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ASSEMBLED CONTEMPORARIES

By Eugenia Kisin, Anthropology, NYU

 “Assemblage has been something that has been part of our fabric, the art historical fabric, since the beginning of time. If you think about the notion of hunters and gatherers, until we became an agricultural society 10,000 years ago, that is how we found our food, we scavenged, we foraged, we hunted, we gathered. And I always felt that impulse embedded in our genes, and that artists themselves are a particular kind of hunter-gatherer.”[1]

Assemblage is an ordering of the world. Both act and creation, it encompasses production and collection; in its finished form, assemblage prefigures its consumption through the deliberate juxtaposition of materials. In art historical terms, assemblage is a medium, albeit one that is sometimes too capacious—materials are all technically “assembled” to produce artworks, and all can be traced back through a political-economic circuitry.…

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Diasporas on the Web: e-Diasporas Atlas Project

Date: Thursday 13th December

Time: 6-8 p.m.

Place: British Academy, Reading Room, 10 Carlton House Terrace, London SW1Y5AH

What kinds of diasporas are formed by connected migrants? Do the online networks woven by migrants scattered throughout the world, and the traces they leave on the Web, reveal traditional or novel functions of diasporas? Do these ‘e-diasporas’ merely mirror physical diasporas, are they an extension to these diasporas, or do they generate new forms of communities? From a more general perspective, can they be considered as an echo-chamber of globalization – of a society which is itself a diaspora in the making? And how do digital methods help us to adopt a more reflexive stance on this phenomenon?

On this occasion, an event will be held at the British Academy in London, involving contributors as well as invited speakers, from 6 to 8 p.m on Thursday 13th December 2012.…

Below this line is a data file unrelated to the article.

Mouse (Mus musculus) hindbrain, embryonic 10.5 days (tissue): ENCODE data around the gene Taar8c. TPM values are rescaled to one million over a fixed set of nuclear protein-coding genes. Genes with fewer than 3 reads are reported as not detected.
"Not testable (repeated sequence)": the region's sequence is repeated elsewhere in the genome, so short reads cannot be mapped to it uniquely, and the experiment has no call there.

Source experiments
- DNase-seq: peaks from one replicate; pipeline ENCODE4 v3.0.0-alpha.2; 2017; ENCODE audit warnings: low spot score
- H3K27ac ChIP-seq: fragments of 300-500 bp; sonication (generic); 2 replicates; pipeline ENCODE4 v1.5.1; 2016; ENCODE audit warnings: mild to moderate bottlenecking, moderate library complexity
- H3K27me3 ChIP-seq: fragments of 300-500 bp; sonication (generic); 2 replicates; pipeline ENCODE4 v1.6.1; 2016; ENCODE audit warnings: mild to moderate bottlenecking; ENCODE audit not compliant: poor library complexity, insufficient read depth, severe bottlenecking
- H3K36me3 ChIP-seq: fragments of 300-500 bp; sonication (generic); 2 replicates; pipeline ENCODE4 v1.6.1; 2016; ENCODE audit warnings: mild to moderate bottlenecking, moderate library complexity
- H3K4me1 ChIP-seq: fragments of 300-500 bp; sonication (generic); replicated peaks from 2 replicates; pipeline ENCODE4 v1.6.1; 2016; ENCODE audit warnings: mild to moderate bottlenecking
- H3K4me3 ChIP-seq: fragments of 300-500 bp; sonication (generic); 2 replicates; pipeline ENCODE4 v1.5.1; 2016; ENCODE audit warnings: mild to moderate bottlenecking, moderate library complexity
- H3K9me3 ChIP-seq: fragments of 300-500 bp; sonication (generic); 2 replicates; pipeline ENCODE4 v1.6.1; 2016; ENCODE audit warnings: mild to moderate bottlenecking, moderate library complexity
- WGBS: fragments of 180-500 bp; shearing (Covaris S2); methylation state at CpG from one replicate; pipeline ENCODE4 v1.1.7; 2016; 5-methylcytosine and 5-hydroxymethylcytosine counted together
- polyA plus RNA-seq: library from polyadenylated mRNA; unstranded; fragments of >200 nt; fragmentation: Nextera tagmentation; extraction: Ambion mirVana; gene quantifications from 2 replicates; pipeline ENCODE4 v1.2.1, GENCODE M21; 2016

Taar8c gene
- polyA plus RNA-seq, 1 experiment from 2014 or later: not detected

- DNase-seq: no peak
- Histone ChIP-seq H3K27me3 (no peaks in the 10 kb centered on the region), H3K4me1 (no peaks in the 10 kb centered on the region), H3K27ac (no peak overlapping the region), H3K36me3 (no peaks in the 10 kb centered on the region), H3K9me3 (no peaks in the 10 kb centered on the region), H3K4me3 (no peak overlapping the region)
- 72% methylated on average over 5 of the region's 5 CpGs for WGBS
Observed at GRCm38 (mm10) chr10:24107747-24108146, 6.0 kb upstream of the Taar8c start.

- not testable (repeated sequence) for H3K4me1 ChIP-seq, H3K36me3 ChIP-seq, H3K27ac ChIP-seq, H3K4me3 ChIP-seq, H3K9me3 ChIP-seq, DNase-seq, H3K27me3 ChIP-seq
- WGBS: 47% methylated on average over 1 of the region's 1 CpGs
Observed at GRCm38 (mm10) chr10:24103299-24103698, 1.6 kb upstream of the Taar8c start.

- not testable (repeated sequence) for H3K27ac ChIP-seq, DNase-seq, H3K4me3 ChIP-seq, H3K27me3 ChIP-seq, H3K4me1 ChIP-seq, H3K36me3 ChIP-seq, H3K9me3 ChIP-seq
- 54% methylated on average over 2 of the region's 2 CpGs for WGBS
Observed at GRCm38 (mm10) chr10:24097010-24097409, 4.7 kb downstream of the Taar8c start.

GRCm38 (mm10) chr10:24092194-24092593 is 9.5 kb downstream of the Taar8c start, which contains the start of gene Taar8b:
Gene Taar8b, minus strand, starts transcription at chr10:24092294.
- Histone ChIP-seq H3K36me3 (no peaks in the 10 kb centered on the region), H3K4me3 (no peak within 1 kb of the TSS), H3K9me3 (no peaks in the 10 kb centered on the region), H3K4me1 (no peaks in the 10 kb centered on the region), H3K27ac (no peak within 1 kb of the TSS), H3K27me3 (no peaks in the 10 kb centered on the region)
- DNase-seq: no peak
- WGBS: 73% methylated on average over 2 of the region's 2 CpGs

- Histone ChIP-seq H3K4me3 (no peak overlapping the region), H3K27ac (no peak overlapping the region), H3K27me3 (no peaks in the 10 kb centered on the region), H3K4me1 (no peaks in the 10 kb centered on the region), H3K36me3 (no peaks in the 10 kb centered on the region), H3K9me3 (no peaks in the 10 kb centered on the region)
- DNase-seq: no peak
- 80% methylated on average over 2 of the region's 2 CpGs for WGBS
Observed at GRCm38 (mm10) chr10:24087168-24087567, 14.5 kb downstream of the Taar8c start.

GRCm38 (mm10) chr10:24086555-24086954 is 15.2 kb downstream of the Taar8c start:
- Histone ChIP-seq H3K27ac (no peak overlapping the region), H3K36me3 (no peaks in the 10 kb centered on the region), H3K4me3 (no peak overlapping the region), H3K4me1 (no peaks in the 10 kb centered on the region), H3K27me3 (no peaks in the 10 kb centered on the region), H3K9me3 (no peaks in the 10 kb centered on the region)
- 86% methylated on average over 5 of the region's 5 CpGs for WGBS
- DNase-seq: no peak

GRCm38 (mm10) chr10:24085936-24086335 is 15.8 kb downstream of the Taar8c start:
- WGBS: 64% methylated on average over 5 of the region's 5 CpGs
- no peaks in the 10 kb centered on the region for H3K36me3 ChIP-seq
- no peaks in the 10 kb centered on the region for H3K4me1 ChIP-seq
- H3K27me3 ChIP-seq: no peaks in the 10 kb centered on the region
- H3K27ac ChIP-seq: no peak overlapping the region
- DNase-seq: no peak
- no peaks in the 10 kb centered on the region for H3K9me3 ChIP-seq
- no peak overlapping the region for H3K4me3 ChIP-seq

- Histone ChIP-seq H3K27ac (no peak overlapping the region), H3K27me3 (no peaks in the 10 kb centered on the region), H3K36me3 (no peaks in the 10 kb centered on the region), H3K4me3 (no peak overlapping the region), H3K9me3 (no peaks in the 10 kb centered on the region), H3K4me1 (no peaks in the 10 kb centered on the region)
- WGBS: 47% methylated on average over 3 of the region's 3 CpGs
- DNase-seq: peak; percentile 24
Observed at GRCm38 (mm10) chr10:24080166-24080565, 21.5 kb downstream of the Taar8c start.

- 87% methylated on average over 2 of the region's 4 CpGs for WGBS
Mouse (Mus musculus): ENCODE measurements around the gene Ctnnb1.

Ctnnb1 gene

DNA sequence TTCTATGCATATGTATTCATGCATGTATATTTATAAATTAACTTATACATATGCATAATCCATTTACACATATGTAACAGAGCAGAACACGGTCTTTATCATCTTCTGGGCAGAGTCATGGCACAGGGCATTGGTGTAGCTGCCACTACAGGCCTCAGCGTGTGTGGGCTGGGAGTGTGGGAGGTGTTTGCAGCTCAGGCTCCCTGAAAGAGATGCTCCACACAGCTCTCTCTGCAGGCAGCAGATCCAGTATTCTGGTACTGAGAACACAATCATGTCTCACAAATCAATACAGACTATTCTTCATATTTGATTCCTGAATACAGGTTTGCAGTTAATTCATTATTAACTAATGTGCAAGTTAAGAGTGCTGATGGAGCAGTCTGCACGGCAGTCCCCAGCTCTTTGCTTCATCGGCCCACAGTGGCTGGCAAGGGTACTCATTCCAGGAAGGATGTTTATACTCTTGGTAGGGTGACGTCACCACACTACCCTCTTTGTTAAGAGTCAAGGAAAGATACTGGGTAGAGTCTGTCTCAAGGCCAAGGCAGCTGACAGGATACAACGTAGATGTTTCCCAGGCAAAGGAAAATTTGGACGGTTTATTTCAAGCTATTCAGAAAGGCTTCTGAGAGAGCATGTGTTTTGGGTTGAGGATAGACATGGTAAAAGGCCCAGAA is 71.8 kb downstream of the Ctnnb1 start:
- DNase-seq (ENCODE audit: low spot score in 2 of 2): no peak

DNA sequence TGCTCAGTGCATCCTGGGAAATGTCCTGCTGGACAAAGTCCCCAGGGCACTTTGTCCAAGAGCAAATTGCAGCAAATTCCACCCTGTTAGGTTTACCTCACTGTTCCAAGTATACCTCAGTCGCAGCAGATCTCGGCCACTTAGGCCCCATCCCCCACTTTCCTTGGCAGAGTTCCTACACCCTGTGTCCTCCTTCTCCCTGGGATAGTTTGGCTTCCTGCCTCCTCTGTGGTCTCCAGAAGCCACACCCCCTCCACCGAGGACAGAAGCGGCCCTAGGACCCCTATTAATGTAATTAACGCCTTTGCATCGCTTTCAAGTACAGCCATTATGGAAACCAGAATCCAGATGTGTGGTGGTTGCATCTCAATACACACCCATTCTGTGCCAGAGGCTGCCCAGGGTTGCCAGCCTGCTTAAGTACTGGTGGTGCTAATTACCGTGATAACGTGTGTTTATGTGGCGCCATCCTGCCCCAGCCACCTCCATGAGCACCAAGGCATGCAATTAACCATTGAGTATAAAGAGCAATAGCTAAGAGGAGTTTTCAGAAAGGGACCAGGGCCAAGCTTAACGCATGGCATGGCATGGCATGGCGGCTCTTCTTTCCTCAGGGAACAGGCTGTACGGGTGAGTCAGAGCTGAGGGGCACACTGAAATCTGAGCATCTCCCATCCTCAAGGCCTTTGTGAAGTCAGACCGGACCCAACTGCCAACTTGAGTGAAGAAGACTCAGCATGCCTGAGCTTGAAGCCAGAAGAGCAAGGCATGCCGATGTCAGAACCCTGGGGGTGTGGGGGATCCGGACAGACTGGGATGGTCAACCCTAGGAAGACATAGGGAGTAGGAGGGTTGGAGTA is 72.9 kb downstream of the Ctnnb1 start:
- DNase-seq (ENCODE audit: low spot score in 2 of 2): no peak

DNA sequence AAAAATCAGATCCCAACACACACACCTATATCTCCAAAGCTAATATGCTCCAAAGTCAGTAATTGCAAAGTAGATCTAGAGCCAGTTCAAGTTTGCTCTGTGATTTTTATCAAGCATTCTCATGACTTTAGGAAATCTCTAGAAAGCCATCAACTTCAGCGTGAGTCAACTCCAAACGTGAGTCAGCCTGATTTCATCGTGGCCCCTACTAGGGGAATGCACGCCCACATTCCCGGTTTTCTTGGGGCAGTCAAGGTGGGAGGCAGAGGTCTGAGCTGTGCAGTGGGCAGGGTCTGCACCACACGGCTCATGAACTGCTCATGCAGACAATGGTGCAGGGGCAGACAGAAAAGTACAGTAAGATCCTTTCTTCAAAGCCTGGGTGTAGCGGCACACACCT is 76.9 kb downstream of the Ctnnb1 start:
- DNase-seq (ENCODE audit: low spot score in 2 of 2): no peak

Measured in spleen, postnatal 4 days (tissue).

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CFP: The Politics of Materiality

Call for Papers: Annual Sociology Conference 2013
New School for Social Research
New York City
Saturday, April 6, 2013

Can national and global politics be viewed through the lens of our
material environments? Can the architecture of a city square incite
political demonstration? How, through the use of drones, are
populations transformed into targets? Do Nike shoes define
citizenship? Where might we locate power in reproductive technologies?

Sociologists often locate political power in the spaces and dynamics
between agency and structure: organizationally embedded,
interactionally negotiated, or structurally entrenched. The spaces we
inhabit and the objects with which we interact, however, also shape
our politics and in turn become the means and targets of political
struggles. Objects, spaces and technologies can be activated as tools
for empowerment or experienced as carriers of inequality.…

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Non-Places of non-Augé

Terje Toomistu (The University of Tartu)

Notes from an intensive seminar ‘Places and Non-Places: Thinking Anthropologically with Marc Augé’, 12th-13th October 2012

Estonian Institute of Humanities and the Graduate School of Culture Studies and Arts, Tallinn University.

When visiting Delhi in 2010, I remember a slight cultural shock from one of the city’s recently completed subway lines. Not that I found something bleakly intrinsic to India, but on the contrary – I was intrigued by the lack of it, or by strange intersections between this ‘lacking’ and various existing or imaginary layers of culture. The new transportation system seemed to be far from what I had remembered from my earlier visit to India. In this heavily conditioned and rather silently sliding subway you could perhaps imagine to be in Singapore or Seattle.…

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Materiality Matters at the Association of Internet Researchers Conference

In October I attended the 13th annual Association of Internet Researchers conference (AoIR or IR13) which was held in Salford, England at the University of Salford in the heart of the new home of the BBC, Media City UK. As a conference, AoIR has always been at the cutting edge scholarship on internet research and digital cultures. This year, the presence of Conference Chair Lori Kendall — author of Hanging Out in a Virtual Pub, one of the very first ethnographies of online communities — significantly shaped conversation by productively highlighting issues of gender and the changing relationship between various dichotomies (real/virtual, online/offline) emerging in everyday practice.

While I was not able to attend all of the sessions (there were up to seven simultaneous tracks on October 19th and 20th!!…